Michigan sued for suspending driver’s licenses of people who are poor

Today, Equal Justice Under Law, a national civil rights organization based in Washington, D.C., filed a class action lawsuit against Ruth Johnson, the Secretary of State in Michigan, for suspending the driver’s licenses of people with safe driving records who are too poor to pay the debts they owe to the state for traffic violations or court costs.

Adrian Fowler and Kitia Harris, the two named plaintiffs in the suit, are both residents of Detroit and mothers of young children. They each were stopped for routine traffic violations, but when they could not afford to pay the fines — because they live well below the poverty line — the state suspended their driver’s licenses. Now, Kitia, who suffers from a physical disability, can’t drive herself to her medical appointments, and Adrian has had difficulty finding and keeping a job.

If Kitia and Adrian had enough money to pay their fines, the state never would have suspended their licenses. They only lost their ability to drive because they are poor.

Such wealth-based schemes not only trap our most vulnerable citizens in a vicious cycle of poverty, but they make no sense. Unable to drive, people often lose their jobs or have a hard time finding employment, making it even more unlikely that they will be able to pay their debts to the state. Furthermore, residents with suspended licenses cannot fulfill daily responsibilities: taking their children to school, caring for elderly family members, or going to the doctor’s office.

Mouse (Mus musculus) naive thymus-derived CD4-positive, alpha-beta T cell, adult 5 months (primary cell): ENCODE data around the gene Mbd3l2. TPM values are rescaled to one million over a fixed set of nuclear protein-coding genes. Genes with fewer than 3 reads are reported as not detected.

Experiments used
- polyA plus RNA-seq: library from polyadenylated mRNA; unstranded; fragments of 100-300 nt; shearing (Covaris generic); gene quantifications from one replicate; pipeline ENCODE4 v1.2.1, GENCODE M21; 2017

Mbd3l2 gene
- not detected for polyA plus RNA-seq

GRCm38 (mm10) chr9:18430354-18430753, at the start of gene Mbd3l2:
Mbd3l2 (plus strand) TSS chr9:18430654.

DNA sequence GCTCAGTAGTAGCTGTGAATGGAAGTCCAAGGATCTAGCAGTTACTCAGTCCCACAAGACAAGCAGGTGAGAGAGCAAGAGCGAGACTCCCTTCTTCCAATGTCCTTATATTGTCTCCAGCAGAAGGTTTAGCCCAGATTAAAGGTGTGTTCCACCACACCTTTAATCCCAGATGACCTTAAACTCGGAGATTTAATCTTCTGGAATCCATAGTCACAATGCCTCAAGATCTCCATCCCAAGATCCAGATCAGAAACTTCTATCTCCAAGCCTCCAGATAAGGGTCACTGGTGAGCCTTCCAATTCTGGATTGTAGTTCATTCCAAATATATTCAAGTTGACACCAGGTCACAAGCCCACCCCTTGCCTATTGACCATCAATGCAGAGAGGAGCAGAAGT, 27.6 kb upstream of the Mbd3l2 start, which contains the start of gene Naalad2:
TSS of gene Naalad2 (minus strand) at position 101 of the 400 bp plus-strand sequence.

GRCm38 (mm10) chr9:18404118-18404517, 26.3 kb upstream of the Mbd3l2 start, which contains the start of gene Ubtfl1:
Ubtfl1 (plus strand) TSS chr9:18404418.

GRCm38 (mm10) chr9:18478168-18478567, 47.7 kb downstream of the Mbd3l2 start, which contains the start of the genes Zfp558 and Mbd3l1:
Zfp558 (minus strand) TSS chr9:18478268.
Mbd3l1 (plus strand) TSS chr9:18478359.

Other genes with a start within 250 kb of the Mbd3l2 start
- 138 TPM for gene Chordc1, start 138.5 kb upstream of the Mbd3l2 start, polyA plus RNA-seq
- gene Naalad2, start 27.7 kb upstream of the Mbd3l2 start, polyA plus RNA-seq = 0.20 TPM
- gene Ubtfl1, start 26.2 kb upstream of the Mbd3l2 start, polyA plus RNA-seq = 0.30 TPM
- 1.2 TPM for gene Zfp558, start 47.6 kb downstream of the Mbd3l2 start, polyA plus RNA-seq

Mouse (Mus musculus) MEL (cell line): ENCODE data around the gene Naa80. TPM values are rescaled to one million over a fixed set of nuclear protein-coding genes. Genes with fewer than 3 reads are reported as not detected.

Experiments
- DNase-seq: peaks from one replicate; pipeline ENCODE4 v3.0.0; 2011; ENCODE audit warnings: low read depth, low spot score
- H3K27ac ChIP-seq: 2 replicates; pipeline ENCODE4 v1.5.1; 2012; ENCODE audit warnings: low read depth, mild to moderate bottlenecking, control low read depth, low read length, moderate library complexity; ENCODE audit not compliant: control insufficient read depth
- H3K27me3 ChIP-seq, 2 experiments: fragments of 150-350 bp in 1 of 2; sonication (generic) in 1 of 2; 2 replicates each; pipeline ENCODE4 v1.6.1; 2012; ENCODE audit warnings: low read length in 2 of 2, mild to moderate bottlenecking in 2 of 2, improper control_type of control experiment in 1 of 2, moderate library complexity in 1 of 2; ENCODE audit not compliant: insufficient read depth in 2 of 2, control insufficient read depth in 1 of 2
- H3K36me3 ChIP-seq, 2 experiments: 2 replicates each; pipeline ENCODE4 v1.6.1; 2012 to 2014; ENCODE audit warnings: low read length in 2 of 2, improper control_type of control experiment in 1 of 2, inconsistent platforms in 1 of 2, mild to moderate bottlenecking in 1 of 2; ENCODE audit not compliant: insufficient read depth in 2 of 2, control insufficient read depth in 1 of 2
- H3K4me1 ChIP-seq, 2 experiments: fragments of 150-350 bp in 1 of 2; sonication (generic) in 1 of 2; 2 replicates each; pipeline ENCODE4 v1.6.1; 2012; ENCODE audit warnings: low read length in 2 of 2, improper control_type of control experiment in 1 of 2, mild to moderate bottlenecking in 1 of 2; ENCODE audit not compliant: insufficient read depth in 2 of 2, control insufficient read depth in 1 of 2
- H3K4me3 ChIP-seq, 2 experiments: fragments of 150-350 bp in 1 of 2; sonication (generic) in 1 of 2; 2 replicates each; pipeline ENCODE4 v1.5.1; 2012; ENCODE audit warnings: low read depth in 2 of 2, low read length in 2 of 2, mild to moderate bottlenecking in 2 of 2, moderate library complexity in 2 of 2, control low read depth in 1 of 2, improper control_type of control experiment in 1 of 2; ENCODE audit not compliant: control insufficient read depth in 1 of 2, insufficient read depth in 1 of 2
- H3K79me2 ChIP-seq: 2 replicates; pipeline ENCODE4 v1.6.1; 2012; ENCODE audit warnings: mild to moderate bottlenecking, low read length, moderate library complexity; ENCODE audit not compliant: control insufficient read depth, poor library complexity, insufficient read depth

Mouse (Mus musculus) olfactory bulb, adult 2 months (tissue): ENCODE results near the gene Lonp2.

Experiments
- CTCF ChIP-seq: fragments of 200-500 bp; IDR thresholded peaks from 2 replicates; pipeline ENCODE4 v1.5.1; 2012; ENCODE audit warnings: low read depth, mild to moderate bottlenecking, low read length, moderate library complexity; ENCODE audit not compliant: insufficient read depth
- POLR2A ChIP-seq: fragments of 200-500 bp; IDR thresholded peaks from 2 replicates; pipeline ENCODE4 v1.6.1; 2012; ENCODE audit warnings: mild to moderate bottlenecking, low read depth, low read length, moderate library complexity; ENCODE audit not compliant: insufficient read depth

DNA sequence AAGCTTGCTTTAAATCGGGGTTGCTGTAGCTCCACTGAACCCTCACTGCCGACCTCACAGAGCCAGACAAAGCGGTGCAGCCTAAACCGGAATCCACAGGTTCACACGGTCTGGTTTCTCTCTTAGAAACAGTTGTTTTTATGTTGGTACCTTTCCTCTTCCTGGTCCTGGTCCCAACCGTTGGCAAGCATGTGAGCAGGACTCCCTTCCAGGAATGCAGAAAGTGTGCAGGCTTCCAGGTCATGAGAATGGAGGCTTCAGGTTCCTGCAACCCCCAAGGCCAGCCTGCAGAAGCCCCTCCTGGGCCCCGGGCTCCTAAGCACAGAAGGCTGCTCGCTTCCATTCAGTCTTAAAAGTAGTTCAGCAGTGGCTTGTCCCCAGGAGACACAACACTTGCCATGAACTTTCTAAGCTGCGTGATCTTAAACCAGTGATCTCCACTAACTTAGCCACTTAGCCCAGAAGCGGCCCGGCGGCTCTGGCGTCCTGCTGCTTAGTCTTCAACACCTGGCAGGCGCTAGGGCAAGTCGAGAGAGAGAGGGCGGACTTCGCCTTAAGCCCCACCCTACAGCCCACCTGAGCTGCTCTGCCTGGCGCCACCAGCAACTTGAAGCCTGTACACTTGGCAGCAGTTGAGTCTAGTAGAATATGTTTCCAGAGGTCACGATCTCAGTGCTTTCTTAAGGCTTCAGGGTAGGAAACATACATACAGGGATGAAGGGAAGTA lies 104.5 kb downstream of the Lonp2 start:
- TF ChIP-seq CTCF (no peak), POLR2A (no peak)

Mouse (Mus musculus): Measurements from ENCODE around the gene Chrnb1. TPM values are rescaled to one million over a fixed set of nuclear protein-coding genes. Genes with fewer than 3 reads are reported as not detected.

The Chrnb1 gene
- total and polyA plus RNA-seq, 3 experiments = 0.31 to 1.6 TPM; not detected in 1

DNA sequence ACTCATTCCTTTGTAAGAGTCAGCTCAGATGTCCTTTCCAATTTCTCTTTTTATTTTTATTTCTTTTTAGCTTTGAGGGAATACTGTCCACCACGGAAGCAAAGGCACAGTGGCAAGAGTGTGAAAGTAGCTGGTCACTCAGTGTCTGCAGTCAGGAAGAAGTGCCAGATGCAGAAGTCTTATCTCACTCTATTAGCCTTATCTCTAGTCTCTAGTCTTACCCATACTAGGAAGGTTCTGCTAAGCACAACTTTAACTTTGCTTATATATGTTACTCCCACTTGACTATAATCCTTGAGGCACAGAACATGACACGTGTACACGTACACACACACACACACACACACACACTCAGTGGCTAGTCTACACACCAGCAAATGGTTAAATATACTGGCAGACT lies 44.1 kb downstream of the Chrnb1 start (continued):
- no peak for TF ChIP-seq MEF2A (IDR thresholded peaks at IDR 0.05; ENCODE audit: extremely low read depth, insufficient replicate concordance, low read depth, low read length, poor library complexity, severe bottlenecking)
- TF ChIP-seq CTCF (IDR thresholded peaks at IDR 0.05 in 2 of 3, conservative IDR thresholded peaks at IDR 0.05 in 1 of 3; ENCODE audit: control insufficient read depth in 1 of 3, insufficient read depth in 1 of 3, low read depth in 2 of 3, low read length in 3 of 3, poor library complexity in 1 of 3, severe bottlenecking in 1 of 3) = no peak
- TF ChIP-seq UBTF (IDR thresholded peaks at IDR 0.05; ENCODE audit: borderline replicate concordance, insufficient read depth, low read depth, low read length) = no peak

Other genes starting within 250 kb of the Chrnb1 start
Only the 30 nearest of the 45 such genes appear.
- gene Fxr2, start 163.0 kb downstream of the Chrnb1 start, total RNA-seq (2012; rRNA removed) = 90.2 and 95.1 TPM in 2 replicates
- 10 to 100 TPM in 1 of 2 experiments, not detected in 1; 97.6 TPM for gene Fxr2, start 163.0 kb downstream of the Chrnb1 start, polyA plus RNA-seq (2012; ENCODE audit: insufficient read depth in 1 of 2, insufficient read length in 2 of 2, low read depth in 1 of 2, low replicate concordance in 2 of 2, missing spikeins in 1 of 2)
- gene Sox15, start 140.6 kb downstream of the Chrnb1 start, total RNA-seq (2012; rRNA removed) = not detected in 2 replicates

Phil Telfeyan, founder and Executive Director of Equal Justice Under Law, says, “Losing a driver’s license is an extraordinary punishment that goes far beyond a fine. It is an attack on a person’s independence, pride, and character. As a nation, we encourage our citizens to be self- sufficient. To take away someone’s ability to drive simply because they are too poor to pay a fine is unfair, unjust, and un-American. This lawsuit is the beginning of the process to end the state’s unjust system and restore driving rights to tens of thousands of residents.”

The lawsuit (Case No. 17-11441) has been filed in partnership with the Maurice and Jane Sugar Law Center for Economic Justice and the Coalition on Temporary Shelter (COTS).

 

 

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